The end of summer calls for heartier dishes such as soups and stews, but this is the time when I really start to crave breads and pasta. When we traveled in Italy we were surprised how uncommon tomato-based sauces were; white wine sauces made with butter or olive oil and grated cheeses seemed much more popular, along with light-bodied sauces with stewed meats with fresh vegetables and tender beans. Another surprise was an inability to locate “Italian” sausages which are apparently an American creation, in their place were dozens of local specialty sausages. Since experiencing pasta this way we rarely have it with marinara, and in place of spaghetti we prefer heartier shapes like rigatoni and top our plate with peppery arugula. Tonight we had rigatoni in a light stock-based sauce with grilled chicken sausages and arugula topped with a rich, nutty aged raclette.
One of our favorite European cheeses, raclette is famous for its tangy, nutty flavor and excellent melting qualities, but is hard to come by and very expensive in America. I was quite delighted to learn of a thoroughly authentic and utterly delicious raclette made in northern Michigan by a dedicated couple who have spent decades traveling around Europe making cheeses and memories, who now offer the fruits of their considerable experience to American gourmands at very reasonable prices. On a recent trip up there, I was invited to visit Leelanau Cheese to meet master cheesemakers John and Anne Hoyt to see how they make raclette and talk about how they got started in artisanal cheesemaking, which will feature in an upcoming article about their lovely creamery and exquisite cheeses.
While aged raclette doesn’t melt like a young raclette, it infuses the sauce with its rich flavors, totally transforming the dish with layers of ripe, earthy, and grassy flavor so I decided to pair it with L. Mawby’s Tradition sparkling wine. A classic pinot noir and chardonnay based non-vintage blend, Tradition brings ripe apple and pear, a lingering honeyed, velvety body and a crisp finish that cuts through the richness of pasta and aged cheese, refreshing the palate.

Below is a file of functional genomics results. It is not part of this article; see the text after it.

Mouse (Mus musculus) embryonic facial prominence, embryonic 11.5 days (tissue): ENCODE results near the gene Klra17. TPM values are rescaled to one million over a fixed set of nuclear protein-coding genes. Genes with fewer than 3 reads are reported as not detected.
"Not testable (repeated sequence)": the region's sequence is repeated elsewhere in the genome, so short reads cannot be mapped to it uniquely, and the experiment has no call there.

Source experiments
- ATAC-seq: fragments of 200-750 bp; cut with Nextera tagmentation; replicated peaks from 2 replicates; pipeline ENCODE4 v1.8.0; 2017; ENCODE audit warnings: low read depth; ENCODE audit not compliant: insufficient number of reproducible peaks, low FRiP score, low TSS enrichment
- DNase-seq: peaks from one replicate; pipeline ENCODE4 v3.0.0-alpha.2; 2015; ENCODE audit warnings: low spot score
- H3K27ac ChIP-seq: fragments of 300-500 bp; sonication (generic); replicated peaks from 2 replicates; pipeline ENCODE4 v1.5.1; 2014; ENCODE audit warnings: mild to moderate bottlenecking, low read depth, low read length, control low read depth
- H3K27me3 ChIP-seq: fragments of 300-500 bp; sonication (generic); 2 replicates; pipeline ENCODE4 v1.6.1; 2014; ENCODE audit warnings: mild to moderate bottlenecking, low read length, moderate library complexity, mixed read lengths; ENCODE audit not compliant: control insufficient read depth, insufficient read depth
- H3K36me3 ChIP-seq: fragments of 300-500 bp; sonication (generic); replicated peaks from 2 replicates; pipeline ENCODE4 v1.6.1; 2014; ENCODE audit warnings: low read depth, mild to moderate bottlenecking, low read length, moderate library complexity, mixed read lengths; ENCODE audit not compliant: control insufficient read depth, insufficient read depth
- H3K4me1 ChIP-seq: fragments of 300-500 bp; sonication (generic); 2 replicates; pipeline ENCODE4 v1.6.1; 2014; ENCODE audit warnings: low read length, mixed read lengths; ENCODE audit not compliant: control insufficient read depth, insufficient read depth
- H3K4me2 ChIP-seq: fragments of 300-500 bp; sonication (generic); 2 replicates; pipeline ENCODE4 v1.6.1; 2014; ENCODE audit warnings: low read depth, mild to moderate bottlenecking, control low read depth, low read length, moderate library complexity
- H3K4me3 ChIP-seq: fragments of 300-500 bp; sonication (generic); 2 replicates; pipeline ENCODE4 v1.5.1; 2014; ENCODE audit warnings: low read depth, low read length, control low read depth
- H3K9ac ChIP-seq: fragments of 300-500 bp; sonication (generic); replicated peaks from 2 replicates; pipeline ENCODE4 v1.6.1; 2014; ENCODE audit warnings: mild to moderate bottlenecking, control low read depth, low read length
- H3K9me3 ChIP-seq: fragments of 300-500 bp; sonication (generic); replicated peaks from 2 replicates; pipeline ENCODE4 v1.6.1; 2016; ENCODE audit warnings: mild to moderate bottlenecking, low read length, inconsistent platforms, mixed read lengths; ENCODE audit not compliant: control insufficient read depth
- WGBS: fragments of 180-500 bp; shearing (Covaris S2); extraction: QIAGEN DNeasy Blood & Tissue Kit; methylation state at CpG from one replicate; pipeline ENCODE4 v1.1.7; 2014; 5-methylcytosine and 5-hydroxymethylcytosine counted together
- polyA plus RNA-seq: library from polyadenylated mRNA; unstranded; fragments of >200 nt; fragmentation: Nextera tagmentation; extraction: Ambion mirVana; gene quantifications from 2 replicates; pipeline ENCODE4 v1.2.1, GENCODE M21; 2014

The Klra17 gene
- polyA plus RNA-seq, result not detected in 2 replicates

Rigatoni with Chicken Sausage, Arugula and Aged Raclette
2 cups rigatoni or pasta of your choice
12 oz. of chicken sausage
3 cups fresh arugula
1 cup chicken (or vegetable) broth
1/2 cup shredded aged raclette
dash of red pepper flakes
1 teaspoon of olive oil
sea salt and freshly cracked black pepper for taste
Bring a large pot of water to a boil, then add salt and cook pasta until al dente, according to package instructions. Drain. Reserve 1/4 cup of cooking water.
In a grill pan, grill the sausages until lightly browned on all sides. Allow them to rest on your cutting board for 5 minutes before slicing them into thick chunks. By allowing them to rest you won’t lose their juiciness.
In a large non-stick skillet heat 1 teaspoon of olive oil over medium heat, add the chicken sausage and cook 3 minutes on each side. Add the chicken broth and reserved pasta water to the skillet and scrape up the browned bits with a wooden spoon. Add the arugula, red pepper flakes, raclette cheese and cook for 3 minutes. Season with salt and pepper. Sprinkle each serving with shredded raclette and serve immediately.
Staub Cast Iron 12″ Round Steam Grill – Dark Blue
WÜSTHOF Classic IKON 3 ½” Paring Knife
L. Mawby Sparkling Wine Tradition
Epicurean Cutting Board
Leelanau Raclette Cheese